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Companies Encourage Everyday Sustainable Goals

| Cosmetics & Medicine , Stay Home
Companies Encourage Everyday Sustainable Goals

Countries around the world are aiming to attain the United Nations Sustainable Development Goals, or SDG, by 2030. SDG includes ending poverty and promoting responsible consumption and production. And some companies in Japan are coming up with ways to incorporate SDG efforts into people's everyday lives.

Toiletry maker Lion is collecting used toothbrushes. To cooperate in the project, Tokyo's Sumida Ward office set up a collection box last April. The ward has gathered some 4,000 toothbrushes so far. Lion started the project in 2015 under the context of responsible production and consumption. It has collected 780,000 toothbrushes from across Japan. The company shreds the used products and melts them at high temperatures to create pellets. The pellets are then reprocessed into items like flowerpots.

The firm donates the flowerpots to elementary and junior high schools that have helped collect toothbrushes. According to a Lion official, "Used toothbrushes could be harmful to Earth when thrown away. We feel it’s our mission to turn them into something useful."

Apparel makers are also joining the bandwagon. Sanyo Shokai's jackets and beanies are made of recycled plastic bottles. An official told NTV24, "We recycled tires to make these flip-flops." Discarded tires had been thought to be difficult to recycle. Based on the corporate theme that planet Earth is irreplaceable, the company directs 10 percent of the proceeds from these T-shirts toward funding marine conservation activities. "The idea is for consumers to enjoy our fashion items while addressing environmental issues," the official added.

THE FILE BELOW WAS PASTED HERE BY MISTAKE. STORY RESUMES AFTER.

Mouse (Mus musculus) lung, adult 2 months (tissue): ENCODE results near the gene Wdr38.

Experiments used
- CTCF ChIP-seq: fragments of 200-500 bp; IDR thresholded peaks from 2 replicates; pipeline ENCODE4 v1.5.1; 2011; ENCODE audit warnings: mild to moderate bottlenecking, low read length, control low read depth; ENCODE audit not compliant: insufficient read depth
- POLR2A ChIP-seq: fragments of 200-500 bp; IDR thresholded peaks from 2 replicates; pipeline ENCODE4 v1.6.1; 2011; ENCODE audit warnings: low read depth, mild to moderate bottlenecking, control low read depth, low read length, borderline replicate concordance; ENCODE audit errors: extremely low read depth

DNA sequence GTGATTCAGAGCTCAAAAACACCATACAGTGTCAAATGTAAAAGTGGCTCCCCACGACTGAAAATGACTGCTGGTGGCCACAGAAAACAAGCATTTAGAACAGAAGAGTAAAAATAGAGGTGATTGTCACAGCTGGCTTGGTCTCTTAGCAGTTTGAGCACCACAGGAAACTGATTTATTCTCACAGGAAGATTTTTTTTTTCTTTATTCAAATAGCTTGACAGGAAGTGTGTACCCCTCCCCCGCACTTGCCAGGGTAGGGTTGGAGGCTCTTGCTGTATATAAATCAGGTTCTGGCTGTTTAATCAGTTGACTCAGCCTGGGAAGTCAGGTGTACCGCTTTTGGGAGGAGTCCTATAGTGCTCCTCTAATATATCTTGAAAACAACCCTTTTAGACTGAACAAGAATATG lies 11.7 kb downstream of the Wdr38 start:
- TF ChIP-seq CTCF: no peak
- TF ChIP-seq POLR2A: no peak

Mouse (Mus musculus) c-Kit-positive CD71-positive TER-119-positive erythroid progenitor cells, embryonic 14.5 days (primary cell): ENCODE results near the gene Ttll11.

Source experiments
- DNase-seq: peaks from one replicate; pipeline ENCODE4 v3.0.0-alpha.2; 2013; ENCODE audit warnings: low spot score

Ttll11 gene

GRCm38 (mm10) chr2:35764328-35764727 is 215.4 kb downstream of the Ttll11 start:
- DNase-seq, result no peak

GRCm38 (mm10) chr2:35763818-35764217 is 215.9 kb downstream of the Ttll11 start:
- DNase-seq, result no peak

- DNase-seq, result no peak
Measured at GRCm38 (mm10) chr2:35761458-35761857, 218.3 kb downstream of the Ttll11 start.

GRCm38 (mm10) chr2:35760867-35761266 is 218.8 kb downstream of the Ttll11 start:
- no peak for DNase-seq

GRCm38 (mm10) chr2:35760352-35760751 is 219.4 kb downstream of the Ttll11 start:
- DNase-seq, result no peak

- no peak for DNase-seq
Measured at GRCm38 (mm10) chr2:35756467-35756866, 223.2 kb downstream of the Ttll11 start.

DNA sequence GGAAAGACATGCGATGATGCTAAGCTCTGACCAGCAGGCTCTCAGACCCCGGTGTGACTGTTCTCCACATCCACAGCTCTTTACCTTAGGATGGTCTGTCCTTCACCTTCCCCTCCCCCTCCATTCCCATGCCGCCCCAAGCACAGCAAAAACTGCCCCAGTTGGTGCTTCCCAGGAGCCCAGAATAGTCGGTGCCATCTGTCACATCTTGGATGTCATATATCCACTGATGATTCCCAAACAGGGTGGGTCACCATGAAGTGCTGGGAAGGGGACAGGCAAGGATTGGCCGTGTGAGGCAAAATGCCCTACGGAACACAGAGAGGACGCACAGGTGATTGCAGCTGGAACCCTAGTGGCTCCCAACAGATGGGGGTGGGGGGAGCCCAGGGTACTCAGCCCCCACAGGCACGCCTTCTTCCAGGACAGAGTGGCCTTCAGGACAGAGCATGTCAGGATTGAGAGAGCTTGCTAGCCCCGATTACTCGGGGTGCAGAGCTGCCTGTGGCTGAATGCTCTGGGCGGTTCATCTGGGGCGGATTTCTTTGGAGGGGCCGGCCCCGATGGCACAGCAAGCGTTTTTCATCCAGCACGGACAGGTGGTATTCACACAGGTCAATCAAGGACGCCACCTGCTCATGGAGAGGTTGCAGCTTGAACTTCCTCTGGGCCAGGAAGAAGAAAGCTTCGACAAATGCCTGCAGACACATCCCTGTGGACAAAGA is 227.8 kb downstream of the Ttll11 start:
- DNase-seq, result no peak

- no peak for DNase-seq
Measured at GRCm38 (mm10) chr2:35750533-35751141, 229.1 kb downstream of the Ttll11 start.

Another firm, Mångata, has set its sights on recycling cosmetics. Some people may have eye shadows of colors they rarely use lying around their home. Since last year, the company is selling a solution that can turn them into coloring material. "There are many people who find it difficult to throw away makeup they don’t use," said one Mångata official. "There are also large amounts of cosmetics discarded in the course of research or production. We couldn’t let these colors go to waste," they added. The company also purchases “waste” from cosmetics makers and sells them as paint. The product can also be used to decorate smartphone cases and accessories.

The initial target consumers were young women. But the tendency for people to avoid outings amid the coronavirus has expanded demand to include children’s activities at home. As one consumer put it, "I don’t wear makeup anymore as I have a mask on so I have a lot of cosmetics I don’t use."

The Mångata official added, "It would be nice if the things people do regularly for enjoyment end up serving as social contributions to causes like SDG." Taking part in the United Nations SDG movement may be easier than one might imagine.